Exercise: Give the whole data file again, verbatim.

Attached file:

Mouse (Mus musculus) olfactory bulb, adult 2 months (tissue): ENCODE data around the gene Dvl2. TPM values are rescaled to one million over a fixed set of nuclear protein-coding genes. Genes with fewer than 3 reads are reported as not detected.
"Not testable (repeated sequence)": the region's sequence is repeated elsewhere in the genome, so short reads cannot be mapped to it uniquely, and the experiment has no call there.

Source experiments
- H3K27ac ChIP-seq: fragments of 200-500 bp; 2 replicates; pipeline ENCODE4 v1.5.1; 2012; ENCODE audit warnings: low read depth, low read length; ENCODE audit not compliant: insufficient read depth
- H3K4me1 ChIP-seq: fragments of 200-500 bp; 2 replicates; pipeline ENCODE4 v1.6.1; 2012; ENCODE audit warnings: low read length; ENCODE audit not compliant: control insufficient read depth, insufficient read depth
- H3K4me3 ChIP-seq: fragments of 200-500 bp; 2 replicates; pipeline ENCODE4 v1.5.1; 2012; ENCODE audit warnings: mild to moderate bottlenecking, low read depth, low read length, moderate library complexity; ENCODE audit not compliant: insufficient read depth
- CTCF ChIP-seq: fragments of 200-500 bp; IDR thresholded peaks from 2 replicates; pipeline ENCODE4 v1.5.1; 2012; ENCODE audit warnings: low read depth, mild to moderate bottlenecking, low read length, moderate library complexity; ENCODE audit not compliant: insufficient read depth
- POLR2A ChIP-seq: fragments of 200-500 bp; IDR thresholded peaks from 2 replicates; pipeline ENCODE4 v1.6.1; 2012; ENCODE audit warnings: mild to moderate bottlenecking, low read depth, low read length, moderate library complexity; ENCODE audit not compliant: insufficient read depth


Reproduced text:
Mouse (Mus musculus) olfactory bulb, adult 2 months (tissue): ENCODE data around the gene Dvl2. TPM values are rescaled to one million over a fixed set of nuclear protein-coding genes. Genes with fewer than 3 reads are reported as not detected.
"Not testable (repeated sequence)": the region's sequence is repeated elsewhere in the genome, so short reads cannot be mapped to it uniquely, and the experiment has no call there.

Source experiments
- H3K27ac ChIP-seq: fragments of 200-500 bp; 2 replicates; pipeline ENCODE4 v1.5.1; 2012; ENCODE audit warnings: low read depth, low read length; ENCODE audit not compliant: insufficient read depth
- H3K4me1 ChIP-seq: fragments of 200-500 bp; 2 replicates; pipeline ENCODE4 v1.6.1; 2012; ENCODE audit warnings: low read length; ENCODE audit not compliant: control insufficient read depth, insufficient read depth
- H3K4me3 ChIP-seq: fragments of 200-500 bp; 2 replicates; pipeline ENCODE4 v1.5.1; 2012; ENCODE audit warnings: mild to moderate bottlenecking, low read depth, low read length, moderate library complexity; ENCODE audit not compliant: insufficient read depth
- CTCF ChIP-seq: fragments of 200-500 bp; IDR thresholded peaks from 2 replicates; pipeline ENCODE4 v1.5.1; 2012; ENCODE audit warnings: low read depth, mild to moderate bottlenecking, low read length, moderate library complexity; ENCODE audit not compliant: insufficient read depth
- POLR2A ChIP-seq: fragments of 200-500 bp; IDR thresholded peaks from 2 replicates; pipeline ENCODE4 v1.6.1; 2012; ENCODE audit warnings: mild to moderate bottlenecking, low read depth, low read length, moderate library complexity; ENCODE audit not compliant: insufficient read depth